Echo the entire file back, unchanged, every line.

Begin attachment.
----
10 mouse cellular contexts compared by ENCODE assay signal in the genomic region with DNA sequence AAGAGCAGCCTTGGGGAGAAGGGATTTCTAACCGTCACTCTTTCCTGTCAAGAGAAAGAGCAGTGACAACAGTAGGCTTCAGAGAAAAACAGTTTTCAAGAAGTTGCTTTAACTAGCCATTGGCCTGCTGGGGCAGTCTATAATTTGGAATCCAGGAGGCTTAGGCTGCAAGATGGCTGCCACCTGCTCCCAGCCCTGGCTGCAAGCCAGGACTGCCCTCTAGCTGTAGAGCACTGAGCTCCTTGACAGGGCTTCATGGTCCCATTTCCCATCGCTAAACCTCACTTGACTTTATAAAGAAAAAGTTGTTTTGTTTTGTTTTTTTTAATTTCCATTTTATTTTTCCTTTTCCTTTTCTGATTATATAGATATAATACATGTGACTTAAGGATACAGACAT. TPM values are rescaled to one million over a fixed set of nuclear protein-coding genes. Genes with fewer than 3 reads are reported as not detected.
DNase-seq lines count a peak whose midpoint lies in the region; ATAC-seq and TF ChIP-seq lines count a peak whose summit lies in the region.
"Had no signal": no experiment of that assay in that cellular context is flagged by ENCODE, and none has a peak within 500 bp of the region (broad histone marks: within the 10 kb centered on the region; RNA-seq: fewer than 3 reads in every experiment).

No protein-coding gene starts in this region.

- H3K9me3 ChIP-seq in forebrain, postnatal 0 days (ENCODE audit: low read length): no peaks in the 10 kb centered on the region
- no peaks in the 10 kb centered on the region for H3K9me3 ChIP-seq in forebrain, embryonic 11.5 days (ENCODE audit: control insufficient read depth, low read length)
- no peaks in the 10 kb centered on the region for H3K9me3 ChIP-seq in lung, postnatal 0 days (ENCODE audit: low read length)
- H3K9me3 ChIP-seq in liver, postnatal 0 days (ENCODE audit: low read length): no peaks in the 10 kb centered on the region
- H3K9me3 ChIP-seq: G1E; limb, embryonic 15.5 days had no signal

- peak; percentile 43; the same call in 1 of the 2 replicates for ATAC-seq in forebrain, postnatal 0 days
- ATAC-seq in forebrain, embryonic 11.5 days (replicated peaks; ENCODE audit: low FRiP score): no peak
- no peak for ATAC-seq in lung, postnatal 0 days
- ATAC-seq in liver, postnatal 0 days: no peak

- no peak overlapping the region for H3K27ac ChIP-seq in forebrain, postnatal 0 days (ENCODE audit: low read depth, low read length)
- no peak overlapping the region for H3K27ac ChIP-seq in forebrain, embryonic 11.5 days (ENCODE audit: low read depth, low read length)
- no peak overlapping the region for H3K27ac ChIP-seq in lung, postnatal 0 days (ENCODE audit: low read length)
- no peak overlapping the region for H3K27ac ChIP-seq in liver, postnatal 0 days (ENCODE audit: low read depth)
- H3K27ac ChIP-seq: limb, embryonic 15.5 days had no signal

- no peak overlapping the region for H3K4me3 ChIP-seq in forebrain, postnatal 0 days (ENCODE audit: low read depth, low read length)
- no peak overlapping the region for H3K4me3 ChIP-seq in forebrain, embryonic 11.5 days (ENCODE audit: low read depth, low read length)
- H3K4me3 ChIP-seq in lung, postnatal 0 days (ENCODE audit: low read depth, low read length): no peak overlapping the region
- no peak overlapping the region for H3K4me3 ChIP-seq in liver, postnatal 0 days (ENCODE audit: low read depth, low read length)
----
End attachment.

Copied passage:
10 mouse cellular contexts compared by ENCODE assay signal in the genomic region with DNA sequence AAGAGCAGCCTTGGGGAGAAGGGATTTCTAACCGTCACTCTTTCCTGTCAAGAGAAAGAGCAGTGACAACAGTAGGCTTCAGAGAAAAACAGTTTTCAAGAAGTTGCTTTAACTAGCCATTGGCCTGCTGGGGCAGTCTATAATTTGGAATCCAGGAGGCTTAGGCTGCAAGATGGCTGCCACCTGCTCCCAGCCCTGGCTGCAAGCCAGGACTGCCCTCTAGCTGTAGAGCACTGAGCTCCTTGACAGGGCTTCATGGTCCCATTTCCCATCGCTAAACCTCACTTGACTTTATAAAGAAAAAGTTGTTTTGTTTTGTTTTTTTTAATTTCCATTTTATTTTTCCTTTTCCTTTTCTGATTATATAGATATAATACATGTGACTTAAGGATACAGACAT. TPM values are rescaled to one million over a fixed set of nuclear protein-coding genes. Genes with fewer than 3 reads are reported as not detected.
DNase-seq lines count a peak whose midpoint lies in the region; ATAC-seq and TF ChIP-seq lines count a peak whose summit lies in the region.
"Had no signal": no experiment of that assay in that cellular context is flagged by ENCODE, and none has a peak within 500 bp of the region (broad histone marks: within the 10 kb centered on the region; RNA-seq: fewer than 3 reads in every experiment).

No protein-coding gene starts in this region.

- H3K9me3 ChIP-seq in forebrain, postnatal 0 days (ENCODE audit: low read length): no peaks in the 10 kb centered on the region
- no peaks in the 10 kb centered on the region for H3K9me3 ChIP-seq in forebrain, embryonic 11.5 days (ENCODE audit: control insufficient read depth, low read length)
- no peaks in the 10 kb centered on the region for H3K9me3 ChIP-seq in lung, postnatal 0 days (ENCODE audit: low read length)
- H3K9me3 ChIP-seq in liver, postnatal 0 days (ENCODE audit: low read length): no peaks in the 10 kb centered on the region
- H3K9me3 ChIP-seq: G1E; limb, embryonic 15.5 days had no signal

- peak; percentile 43; the same call in 1 of the 2 replicates for ATAC-seq in forebrain, postnatal 0 days
- ATAC-seq in forebrain, embryonic 11.5 days (replicated peaks; ENCODE audit: low FRiP score): no peak
- no peak for ATAC-seq in lung, postnatal 0 days
- ATAC-seq in liver, postnatal 0 days: no peak

- no peak overlapping the region for H3K27ac ChIP-seq in forebrain, postnatal 0 days (ENCODE audit: low read depth, low read length)
- no peak overlapping the region for H3K27ac ChIP-seq in forebrain, embryonic 11.5 days (ENCODE audit: low read depth, low read length)
- no peak overlapping the region for H3K27ac ChIP-seq in lung, postnatal 0 days (ENCODE audit: low read length)
- no peak overlapping the region for H3K27ac ChIP-seq in liver, postnatal 0 days (ENCODE audit: low read depth)
- H3K27ac ChIP-seq: limb, embryonic 15.5 days had no signal

- no peak overlapping the region for H3K4me3 ChIP-seq in forebrain, postnatal 0 days (ENCODE audit: low read depth, low read length)
- no peak overlapping the region for H3K4me3 ChIP-seq in forebrain, embryonic 11.5 days (ENCODE audit: low read depth, low read length)
- H3K4me3 ChIP-seq in lung, postnatal 0 days (ENCODE audit: low read depth, low read length): no peak overlapping the region
- no peak overlapping the region for H3K4me3 ChIP-seq in liver, postnatal 0 days (ENCODE audit: low read depth, low read length)